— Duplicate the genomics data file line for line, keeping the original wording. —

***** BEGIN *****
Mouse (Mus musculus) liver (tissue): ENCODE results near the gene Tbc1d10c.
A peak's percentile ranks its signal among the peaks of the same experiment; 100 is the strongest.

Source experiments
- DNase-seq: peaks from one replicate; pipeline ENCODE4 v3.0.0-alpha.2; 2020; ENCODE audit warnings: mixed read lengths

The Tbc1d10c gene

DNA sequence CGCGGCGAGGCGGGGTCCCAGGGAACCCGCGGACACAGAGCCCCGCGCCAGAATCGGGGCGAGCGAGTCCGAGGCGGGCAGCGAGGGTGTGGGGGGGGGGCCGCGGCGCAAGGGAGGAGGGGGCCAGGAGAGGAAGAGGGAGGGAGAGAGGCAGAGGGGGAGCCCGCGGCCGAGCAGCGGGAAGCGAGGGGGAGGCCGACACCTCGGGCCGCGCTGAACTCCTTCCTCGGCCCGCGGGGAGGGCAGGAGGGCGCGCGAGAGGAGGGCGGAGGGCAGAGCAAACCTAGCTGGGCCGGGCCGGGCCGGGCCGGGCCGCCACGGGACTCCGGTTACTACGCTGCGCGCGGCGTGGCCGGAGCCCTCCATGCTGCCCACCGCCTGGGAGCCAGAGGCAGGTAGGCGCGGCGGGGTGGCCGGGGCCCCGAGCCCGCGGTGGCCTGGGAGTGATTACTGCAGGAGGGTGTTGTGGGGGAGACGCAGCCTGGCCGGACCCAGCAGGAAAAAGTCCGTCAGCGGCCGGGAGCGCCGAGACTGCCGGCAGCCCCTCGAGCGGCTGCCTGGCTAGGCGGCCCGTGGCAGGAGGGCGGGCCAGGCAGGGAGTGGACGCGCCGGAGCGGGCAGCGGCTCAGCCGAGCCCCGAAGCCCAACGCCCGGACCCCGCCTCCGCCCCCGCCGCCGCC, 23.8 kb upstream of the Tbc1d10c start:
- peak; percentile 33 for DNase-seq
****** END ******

Mouse (Mus musculus) liver (tissue): ENCODE results near the gene Tbc1d10c.
A peak's percentile ranks its signal among the peaks of the same experiment; 100 is the strongest.

Source experiments
- DNase-seq: peaks from one replicate; pipeline ENCODE4 v3.0.0-alpha.2; 2020; ENCODE audit warnings: mixed read lengths

The Tbc1d10c gene

DNA sequence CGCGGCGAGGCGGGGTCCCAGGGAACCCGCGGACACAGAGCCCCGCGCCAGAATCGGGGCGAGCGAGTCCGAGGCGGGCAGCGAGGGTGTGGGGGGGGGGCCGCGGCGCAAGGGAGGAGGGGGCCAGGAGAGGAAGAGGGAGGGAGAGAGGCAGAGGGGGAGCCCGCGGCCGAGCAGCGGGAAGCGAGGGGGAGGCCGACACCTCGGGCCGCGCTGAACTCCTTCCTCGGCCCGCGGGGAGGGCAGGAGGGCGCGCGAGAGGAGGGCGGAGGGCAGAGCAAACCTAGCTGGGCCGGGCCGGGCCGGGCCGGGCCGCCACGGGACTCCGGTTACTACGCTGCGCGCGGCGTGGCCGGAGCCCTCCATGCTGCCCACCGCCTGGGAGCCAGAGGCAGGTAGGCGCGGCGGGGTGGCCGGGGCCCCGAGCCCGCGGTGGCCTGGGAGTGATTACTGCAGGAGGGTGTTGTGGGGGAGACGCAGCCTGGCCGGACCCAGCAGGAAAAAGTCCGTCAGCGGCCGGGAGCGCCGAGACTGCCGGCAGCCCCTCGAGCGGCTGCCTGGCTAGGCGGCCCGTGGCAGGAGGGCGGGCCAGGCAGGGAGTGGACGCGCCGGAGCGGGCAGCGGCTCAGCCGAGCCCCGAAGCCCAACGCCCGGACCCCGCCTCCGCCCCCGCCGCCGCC, 23.8 kb upstream of the Tbc1d10c start:
- peak; percentile 33 for DNase-seq